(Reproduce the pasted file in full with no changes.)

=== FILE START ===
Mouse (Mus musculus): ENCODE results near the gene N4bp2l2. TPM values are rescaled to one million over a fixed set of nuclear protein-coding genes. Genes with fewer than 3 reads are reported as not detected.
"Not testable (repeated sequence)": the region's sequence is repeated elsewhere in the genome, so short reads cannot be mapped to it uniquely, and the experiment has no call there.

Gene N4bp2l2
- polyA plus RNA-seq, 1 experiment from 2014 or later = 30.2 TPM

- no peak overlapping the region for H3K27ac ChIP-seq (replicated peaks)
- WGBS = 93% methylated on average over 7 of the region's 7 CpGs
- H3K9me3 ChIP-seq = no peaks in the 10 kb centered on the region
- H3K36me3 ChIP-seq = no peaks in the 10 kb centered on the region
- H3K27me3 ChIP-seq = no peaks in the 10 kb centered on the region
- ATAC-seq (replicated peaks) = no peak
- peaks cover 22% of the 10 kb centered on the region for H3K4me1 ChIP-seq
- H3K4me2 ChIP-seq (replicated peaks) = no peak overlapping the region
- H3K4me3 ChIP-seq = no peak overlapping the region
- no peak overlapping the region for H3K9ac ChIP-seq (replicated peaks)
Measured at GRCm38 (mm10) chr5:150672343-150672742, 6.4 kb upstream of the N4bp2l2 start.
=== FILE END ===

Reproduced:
Mouse (Mus musculus): ENCODE results near the gene N4bp2l2. TPM values are rescaled to one million over a fixed set of nuclear protein-coding genes. Genes with fewer than 3 reads are reported as not detected.
"Not testable (repeated sequence)": the region's sequence is repeated elsewhere in the genome, so short reads cannot be mapped to it uniquely, and the experiment has no call there.

Gene N4bp2l2
- polyA plus RNA-seq, 1 experiment from 2014 or later = 30.2 TPM

- no peak overlapping the region for H3K27ac ChIP-seq (replicated peaks)
- WGBS = 93% methylated on average over 7 of the region's 7 CpGs
- H3K9me3 ChIP-seq = no peaks in the 10 kb centered on the region
- H3K36me3 ChIP-seq = no peaks in the 10 kb centered on the region
- H3K27me3 ChIP-seq = no peaks in the 10 kb centered on the region
- ATAC-seq (replicated peaks) = no peak
- peaks cover 22% of the 10 kb centered on the region for H3K4me1 ChIP-seq
- H3K4me2 ChIP-seq (replicated peaks) = no peak overlapping the region
- H3K4me3 ChIP-seq = no peak overlapping the region
- no peak overlapping the region for H3K9ac ChIP-seq (replicated peaks)
Measured at GRCm38 (mm10) chr5:150672343-150672742, 6.4 kb upstream of the N4bp2l2 start.